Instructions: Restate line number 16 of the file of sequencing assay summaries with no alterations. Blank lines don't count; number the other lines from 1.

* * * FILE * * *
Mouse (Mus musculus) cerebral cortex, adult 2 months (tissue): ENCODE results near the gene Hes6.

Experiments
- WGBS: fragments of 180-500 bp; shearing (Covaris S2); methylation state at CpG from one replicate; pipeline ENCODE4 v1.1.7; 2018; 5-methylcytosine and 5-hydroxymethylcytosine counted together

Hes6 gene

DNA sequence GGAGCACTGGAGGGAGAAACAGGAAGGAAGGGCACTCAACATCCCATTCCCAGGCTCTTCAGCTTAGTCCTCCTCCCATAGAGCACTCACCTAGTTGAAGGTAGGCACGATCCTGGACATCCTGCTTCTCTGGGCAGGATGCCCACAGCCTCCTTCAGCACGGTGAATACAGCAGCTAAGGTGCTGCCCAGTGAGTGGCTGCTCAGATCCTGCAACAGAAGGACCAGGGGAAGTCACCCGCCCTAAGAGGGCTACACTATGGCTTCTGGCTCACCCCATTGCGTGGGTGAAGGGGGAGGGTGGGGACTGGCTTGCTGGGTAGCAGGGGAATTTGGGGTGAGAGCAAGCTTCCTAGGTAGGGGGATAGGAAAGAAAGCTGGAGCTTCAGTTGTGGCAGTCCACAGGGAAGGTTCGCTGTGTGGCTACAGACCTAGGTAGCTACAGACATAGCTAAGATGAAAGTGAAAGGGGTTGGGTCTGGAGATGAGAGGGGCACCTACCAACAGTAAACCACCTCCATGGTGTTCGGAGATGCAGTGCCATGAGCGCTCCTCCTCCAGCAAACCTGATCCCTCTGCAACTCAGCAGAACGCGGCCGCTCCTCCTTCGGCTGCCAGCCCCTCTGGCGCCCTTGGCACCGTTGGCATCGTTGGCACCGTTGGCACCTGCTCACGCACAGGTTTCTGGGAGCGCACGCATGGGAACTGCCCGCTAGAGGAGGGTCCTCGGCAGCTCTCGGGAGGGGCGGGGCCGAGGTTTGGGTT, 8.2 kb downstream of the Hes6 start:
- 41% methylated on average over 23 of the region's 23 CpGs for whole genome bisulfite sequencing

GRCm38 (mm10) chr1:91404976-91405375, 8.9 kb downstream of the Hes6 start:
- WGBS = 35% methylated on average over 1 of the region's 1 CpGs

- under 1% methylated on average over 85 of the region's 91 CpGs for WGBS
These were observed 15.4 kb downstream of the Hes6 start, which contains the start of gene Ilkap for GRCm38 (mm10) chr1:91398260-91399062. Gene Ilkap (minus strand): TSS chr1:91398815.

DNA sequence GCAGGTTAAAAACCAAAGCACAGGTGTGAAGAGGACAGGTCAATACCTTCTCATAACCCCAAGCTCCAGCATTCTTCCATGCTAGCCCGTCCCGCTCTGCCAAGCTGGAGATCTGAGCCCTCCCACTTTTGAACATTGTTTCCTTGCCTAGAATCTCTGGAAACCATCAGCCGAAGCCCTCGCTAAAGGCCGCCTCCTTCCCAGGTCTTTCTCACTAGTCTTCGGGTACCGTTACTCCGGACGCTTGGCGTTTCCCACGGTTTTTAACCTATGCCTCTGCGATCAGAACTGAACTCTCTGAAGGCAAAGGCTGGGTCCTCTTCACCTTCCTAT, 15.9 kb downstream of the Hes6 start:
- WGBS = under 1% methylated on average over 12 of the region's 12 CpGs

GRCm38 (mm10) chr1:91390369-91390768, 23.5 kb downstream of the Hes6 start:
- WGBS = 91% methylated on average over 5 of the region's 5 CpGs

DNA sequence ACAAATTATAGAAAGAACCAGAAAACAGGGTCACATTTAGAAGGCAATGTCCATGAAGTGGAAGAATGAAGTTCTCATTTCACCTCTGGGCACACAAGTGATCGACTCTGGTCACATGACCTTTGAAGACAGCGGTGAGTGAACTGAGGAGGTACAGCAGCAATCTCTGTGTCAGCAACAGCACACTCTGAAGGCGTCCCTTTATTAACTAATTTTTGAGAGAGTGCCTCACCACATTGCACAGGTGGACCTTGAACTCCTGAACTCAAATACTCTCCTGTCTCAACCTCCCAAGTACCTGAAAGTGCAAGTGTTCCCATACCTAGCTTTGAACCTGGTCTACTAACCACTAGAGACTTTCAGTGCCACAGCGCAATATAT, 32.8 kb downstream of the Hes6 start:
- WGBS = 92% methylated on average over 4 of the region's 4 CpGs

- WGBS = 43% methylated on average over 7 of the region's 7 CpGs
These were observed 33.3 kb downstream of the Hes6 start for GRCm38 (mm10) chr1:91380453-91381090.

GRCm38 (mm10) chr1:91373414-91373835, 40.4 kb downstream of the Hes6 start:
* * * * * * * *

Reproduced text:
- WGBS = 92% methylated on average over 4 of the region's 4 CpGs